This exhibition highlights the important role that Australia’s early silversmiths played within civic, church and community life. Individually crafted objects provide valuable social commentary about life in the nineteenth and early twentieth century as records of special events, identities and insights into what were considered essential ingredients at the time for building a ‘civilised’ society within the isolated bounds of the colonies. Many of the objects reflect the nationalist fervour of the late nineteenth century, embodying the ideas of nation-building through honouring the individual worker achieving excellence, the heroic sportsman and celebrating Australia’s unique flora and fauna.
Silver and gold reveals the exceptional skills of Australia’s earliest professional craft practitioners and their compelling narratives of Australian social and commercial history.
As early as 1800, Alexander von Humboldt observed the devastating effects of deforestation on climate and on the physiology of the land. His work influenced Charles Darwin, John Muir and Henry David Thoreau. It also informed the research of South Australian climate scientist, the late Prof Emeritus Peter Schwerdtfeger, who made interesting observations regarding the vegetation either side of the rabbit proof fence, and how remnant bushland (as opposed to the wheat belt that runs right up to the barrier) cools the atmosphere and regularly receives higher rainfall than the agriculturally worked land.
South Australia is down to less than 5% of its original tree cover…and land is still being cleared. This fills me with disquiet.
The exhibition makes reference to deforestation, climate change, the gradual shifting of Goyder’s line and to the changing landscape of the state of South Australia. Works will include installations using bones, wild-harvested mud and the detritus of human habitation and farming as well as pieces for the wall using plant dyed cloth and paper. A sound piece created by the artist will add a further dimension.
I live primarily on 500 acres of land situated on the eastern shoulders of the Mount Lofty Ranges in what was once the home of the Peramangk people of South Australia. The land was well-treed until the 1940s, when most of the redgums were felled. Two years after, creeks that had provided permanent water stopped flowing in the summer months.
My work, driven by topophilia, conflates the visual and written poetics of place and memory, using ecologically sustainable contact print processes from plants and found objects together with walking, drawing, assemblage, mending, stitch and text as a means of mapping country, recoding and recording responses to landscape - working with cloth, paper, stone, windfall biological material, water, minerals, bones, the discarded artefacts and hard detritus of human habitation, the local weed burden. The work has been described (by Prof Chris Orchard) as using “the earth as the printing plate and time as the press”.
An exhibition of traditional and contemporary korowais (Maori cloaks) from the Murray Bridge Wahine Toa (strong women) group. The korowai was a garment made in early Maori times and was generally woven or made from traditional materials like flax and feathers. It is worn as a mantle of prestige and honour.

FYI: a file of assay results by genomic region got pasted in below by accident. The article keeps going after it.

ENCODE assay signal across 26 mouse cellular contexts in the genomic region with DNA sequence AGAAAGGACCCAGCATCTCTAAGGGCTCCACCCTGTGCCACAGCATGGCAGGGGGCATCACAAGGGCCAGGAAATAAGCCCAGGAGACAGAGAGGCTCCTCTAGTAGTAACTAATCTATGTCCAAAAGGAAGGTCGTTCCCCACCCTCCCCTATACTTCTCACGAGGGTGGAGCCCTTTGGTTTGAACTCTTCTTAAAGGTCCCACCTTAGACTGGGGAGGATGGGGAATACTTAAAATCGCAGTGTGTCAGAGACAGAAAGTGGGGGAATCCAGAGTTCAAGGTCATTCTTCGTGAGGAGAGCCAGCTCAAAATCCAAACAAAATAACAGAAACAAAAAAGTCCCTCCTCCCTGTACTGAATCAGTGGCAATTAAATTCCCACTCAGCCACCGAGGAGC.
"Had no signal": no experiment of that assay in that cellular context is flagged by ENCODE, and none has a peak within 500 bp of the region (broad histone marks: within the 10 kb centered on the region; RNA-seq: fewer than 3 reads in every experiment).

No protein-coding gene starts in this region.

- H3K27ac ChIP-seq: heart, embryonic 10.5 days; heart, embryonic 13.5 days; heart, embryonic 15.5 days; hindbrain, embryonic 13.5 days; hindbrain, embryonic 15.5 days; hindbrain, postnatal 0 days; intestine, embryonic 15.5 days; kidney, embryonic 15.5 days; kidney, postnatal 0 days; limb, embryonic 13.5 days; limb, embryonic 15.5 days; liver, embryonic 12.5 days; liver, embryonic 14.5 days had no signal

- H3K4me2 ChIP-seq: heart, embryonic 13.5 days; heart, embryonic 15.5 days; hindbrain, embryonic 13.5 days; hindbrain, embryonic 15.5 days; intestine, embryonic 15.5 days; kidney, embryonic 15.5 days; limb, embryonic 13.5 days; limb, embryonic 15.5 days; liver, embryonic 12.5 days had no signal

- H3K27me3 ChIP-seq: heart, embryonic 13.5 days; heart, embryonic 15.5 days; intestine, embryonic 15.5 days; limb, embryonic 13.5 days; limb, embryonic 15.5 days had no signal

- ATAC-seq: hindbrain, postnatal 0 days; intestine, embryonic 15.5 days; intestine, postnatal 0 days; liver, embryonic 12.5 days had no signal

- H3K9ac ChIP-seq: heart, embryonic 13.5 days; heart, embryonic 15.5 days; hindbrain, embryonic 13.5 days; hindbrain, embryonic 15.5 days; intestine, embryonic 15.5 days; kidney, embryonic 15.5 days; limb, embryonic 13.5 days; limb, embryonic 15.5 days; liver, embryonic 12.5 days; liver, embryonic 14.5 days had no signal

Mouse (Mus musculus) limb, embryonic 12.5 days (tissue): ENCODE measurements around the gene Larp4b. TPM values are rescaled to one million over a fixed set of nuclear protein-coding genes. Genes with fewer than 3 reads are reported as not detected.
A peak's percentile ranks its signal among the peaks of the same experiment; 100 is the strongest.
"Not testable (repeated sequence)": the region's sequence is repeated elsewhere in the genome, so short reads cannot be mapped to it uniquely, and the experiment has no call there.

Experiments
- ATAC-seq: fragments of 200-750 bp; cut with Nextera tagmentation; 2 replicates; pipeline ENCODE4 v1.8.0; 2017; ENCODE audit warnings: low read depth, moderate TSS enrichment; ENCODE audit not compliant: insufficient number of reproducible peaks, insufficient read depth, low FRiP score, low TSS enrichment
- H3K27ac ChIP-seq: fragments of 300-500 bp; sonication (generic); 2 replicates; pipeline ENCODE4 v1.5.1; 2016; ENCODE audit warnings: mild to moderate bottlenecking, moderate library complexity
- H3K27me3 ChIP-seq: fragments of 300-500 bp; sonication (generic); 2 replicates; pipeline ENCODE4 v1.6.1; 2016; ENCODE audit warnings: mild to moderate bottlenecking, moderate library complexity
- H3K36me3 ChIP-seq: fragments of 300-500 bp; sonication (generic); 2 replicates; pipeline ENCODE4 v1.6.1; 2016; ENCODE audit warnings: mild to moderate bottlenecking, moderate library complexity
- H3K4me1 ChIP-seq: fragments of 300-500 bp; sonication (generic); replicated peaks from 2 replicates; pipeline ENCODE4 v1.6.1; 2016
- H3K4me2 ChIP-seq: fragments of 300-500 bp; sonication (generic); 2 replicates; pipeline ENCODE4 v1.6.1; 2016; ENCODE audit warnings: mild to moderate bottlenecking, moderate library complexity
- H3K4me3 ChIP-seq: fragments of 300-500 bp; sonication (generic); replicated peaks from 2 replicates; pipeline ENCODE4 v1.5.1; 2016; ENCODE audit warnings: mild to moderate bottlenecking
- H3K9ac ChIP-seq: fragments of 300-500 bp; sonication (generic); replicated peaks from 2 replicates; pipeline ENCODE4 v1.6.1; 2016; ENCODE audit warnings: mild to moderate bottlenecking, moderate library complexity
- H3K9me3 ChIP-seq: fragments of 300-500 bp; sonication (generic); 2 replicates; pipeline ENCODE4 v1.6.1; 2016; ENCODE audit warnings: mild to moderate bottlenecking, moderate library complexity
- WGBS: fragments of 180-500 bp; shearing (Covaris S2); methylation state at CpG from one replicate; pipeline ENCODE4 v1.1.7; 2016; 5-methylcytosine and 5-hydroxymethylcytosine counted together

The korowai is one of four types of Maori cloaks and reflects honour, leadership, identity, warmth, protection, skill and beauty. Modern times have allowed makers to construct korowai in contemporary fashion which are also a part of this display.
To be opened on Sunday June 4 at 2.30pm. The opening will include a traditional Maori ceremony to welcome the cloaks to the gallery.
Handheld II brings together artists from across South Australia to create works of art responding to themes of home, travel and place.
The five artists – Karumapuli Jacob Stengle, Debra Rankine, Sandra Saunders, Christopher Burthurmarr Crebbin and Peter Sharrock – have each been challenged to fit their pieces within a vintage suitcase, which is then used to transport the works of art to various venues throughout regional South Australia.
This second iteration of Handheld invites audiences to explore the differing and personal responses to contemporary ideas of place and its meaning to Aboriginal and Torres Strait Islander people. With artists coming from all corners of South Australia, the exhibition takes in the breadth of the state: Sandra Saunders resides on the west coast in small town of Wangary; Christopher Burthurmarr Crebbin lives in the beautiful Adelaide Hills; close by, Karumpapuli Jacob Stengle and Peter Sharrock are based in the suburbs of Adelaide; and, further south, Debra Rankine resides in the Coorong area.
Not only are there variations in the artists’ geographic locations but also in their mediums. Traditionally a ceramicist, Sharrock has decided to instead focus on painting with ochres. Complementing him is Stengle, with nostalgic paintings about his time in a boy’s home as a stolen-generation child, and Saunders, who creates political works with a satirist humour. Crebbin similarly takes a departure from the painting medium to create a sculptural piece, as does Rankine, who has chosen to create a work of art that tells of her family’s historic traditions by weaving her take on a traditional story mat.